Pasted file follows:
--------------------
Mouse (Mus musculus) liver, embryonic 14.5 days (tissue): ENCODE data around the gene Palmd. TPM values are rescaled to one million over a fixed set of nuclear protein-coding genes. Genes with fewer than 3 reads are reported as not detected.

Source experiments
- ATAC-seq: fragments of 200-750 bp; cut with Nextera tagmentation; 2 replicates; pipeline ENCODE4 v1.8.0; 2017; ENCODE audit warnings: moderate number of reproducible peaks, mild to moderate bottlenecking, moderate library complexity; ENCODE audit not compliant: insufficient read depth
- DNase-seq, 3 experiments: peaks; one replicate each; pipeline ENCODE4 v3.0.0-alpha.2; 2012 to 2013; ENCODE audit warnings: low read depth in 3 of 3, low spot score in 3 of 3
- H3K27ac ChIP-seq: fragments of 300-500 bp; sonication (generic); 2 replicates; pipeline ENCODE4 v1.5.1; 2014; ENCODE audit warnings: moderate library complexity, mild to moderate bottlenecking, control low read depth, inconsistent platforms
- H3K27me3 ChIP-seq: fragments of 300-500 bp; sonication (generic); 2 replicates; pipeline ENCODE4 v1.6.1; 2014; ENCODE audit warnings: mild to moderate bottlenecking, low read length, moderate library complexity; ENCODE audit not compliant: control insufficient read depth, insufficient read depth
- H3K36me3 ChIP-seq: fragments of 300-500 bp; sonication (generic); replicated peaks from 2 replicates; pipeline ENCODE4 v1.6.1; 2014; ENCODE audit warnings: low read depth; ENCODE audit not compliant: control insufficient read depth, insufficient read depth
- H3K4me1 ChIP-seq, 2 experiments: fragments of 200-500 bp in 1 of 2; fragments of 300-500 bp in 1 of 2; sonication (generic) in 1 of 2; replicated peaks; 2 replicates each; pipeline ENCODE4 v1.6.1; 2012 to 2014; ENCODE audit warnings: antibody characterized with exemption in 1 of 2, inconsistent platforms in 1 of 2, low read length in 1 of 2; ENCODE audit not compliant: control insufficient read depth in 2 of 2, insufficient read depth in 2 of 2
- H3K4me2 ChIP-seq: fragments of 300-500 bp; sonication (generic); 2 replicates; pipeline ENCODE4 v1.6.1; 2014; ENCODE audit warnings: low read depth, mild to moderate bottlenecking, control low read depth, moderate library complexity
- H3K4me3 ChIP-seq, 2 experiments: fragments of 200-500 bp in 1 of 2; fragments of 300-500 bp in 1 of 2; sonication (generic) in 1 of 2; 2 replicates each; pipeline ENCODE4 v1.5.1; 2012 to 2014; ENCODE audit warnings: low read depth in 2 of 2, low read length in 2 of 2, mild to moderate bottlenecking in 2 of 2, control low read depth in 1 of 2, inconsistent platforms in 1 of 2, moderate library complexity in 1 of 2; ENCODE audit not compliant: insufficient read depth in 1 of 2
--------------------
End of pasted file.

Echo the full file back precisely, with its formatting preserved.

Mouse (Mus musculus) liver, embryonic 14.5 days (tissue): ENCODE data around the gene Palmd. TPM values are rescaled to one million over a fixed set of nuclear protein-coding genes. Genes with fewer than 3 reads are reported as not detected.

Source experiments
- ATAC-seq: fragments of 200-750 bp; cut with Nextera tagmentation; 2 replicates; pipeline ENCODE4 v1.8.0; 2017; ENCODE audit warnings: moderate number of reproducible peaks, mild to moderate bottlenecking, moderate library complexity; ENCODE audit not compliant: insufficient read depth
- DNase-seq, 3 experiments: peaks; one replicate each; pipeline ENCODE4 v3.0.0-alpha.2; 2012 to 2013; ENCODE audit warnings: low read depth in 3 of 3, low spot score in 3 of 3
- H3K27ac ChIP-seq: fragments of 300-500 bp; sonication (generic); 2 replicates; pipeline ENCODE4 v1.5.1; 2014; ENCODE audit warnings: moderate library complexity, mild to moderate bottlenecking, control low read depth, inconsistent platforms
- H3K27me3 ChIP-seq: fragments of 300-500 bp; sonication (generic); 2 replicates; pipeline ENCODE4 v1.6.1; 2014; ENCODE audit warnings: mild to moderate bottlenecking, low read length, moderate library complexity; ENCODE audit not compliant: control insufficient read depth, insufficient read depth
- H3K36me3 ChIP-seq: fragments of 300-500 bp; sonication (generic); replicated peaks from 2 replicates; pipeline ENCODE4 v1.6.1; 2014; ENCODE audit warnings: low read depth; ENCODE audit not compliant: control insufficient read depth, insufficient read depth
- H3K4me1 ChIP-seq, 2 experiments: fragments of 200-500 bp in 1 of 2; fragments of 300-500 bp in 1 of 2; sonication (generic) in 1 of 2; replicated peaks; 2 replicates each; pipeline ENCODE4 v1.6.1; 2012 to 2014; ENCODE audit warnings: antibody characterized with exemption in 1 of 2, inconsistent platforms in 1 of 2, low read length in 1 of 2; ENCODE audit not compliant: control insufficient read depth in 2 of 2, insufficient read depth in 2 of 2
- H3K4me2 ChIP-seq: fragments of 300-500 bp; sonication (generic); 2 replicates; pipeline ENCODE4 v1.6.1; 2014; ENCODE audit warnings: low read depth, mild to moderate bottlenecking, control low read depth, moderate library complexity
- H3K4me3 ChIP-seq, 2 experiments: fragments of 200-500 bp in 1 of 2; fragments of 300-500 bp in 1 of 2; sonication (generic) in 1 of 2; 2 replicates each; pipeline ENCODE4 v1.5.1; 2012 to 2014; ENCODE audit warnings: low read depth in 2 of 2, low read length in 2 of 2, mild to moderate bottlenecking in 2 of 2, control low read depth in 1 of 2, inconsistent platforms in 1 of 2, moderate library complexity in 1 of 2; ENCODE audit not compliant: insufficient read depth in 1 of 2